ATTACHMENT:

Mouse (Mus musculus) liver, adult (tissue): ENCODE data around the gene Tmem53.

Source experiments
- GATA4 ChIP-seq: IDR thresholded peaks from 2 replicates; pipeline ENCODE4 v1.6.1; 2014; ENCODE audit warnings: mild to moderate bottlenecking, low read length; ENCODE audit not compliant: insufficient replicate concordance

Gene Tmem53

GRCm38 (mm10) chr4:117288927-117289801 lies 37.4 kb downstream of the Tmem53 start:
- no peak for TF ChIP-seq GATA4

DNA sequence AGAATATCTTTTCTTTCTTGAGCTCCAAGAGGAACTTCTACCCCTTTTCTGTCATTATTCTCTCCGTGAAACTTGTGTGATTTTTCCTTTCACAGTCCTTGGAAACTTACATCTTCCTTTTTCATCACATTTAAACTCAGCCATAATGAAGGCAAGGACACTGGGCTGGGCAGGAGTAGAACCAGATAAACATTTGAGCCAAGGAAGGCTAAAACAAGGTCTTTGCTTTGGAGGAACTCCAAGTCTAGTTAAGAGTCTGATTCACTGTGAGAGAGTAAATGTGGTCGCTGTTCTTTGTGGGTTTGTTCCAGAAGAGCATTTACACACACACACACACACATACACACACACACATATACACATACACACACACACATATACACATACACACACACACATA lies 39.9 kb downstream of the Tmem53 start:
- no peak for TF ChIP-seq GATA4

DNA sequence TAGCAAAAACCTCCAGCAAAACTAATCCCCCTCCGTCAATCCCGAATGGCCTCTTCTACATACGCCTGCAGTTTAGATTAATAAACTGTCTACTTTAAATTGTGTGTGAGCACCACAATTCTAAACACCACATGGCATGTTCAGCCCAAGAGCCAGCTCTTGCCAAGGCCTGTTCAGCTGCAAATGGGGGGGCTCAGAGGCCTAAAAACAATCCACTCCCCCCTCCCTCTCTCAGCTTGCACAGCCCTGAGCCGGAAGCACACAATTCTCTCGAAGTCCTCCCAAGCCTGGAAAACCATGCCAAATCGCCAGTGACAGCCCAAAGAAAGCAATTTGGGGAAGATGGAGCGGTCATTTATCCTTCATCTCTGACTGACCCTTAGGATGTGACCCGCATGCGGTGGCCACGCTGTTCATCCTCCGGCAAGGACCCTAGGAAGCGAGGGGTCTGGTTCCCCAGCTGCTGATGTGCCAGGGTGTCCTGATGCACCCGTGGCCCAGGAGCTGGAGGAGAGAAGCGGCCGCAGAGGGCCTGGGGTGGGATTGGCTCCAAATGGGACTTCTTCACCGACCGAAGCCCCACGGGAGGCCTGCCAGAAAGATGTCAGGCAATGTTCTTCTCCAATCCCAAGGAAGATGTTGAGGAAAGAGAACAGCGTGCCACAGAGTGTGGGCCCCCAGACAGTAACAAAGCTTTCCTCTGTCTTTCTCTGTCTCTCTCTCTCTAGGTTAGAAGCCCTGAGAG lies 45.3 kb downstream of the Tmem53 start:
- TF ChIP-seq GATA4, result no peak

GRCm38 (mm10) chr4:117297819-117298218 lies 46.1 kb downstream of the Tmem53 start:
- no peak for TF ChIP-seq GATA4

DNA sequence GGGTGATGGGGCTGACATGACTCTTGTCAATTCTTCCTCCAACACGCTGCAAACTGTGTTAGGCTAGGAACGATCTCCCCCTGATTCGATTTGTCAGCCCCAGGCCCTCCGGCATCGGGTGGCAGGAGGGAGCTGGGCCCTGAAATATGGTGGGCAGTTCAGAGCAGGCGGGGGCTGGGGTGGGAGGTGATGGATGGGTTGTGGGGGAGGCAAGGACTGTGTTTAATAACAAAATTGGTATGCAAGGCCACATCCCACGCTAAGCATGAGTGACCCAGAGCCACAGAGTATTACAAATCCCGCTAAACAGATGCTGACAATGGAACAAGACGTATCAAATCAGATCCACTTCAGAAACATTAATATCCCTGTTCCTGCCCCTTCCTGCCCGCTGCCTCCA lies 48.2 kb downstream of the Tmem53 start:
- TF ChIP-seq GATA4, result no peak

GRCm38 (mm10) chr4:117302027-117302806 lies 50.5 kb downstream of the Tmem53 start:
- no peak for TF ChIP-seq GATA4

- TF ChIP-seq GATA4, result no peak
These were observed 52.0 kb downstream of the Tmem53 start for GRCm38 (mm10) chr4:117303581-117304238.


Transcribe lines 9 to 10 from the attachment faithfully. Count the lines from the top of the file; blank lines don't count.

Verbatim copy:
DNA sequence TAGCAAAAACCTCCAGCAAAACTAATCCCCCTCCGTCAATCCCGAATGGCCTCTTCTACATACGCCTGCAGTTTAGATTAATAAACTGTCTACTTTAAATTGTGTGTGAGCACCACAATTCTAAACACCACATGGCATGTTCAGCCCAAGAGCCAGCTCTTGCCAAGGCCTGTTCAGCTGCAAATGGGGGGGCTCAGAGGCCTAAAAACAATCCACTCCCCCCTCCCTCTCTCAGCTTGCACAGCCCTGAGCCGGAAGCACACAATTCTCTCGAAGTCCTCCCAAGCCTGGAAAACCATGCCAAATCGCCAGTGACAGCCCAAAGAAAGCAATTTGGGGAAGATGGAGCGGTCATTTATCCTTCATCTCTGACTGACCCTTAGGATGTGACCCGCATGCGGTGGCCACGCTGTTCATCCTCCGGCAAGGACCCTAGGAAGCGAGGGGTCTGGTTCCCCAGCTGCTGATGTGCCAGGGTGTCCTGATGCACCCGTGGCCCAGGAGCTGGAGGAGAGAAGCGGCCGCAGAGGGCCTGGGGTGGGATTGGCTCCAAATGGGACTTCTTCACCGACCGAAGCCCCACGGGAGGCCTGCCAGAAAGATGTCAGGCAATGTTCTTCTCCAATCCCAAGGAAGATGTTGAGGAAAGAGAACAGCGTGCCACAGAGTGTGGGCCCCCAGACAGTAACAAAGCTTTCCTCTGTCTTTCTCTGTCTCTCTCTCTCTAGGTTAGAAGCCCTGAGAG lies 45.3 kb downstream of the Tmem53 start:
- TF ChIP-seq GATA4, result no peak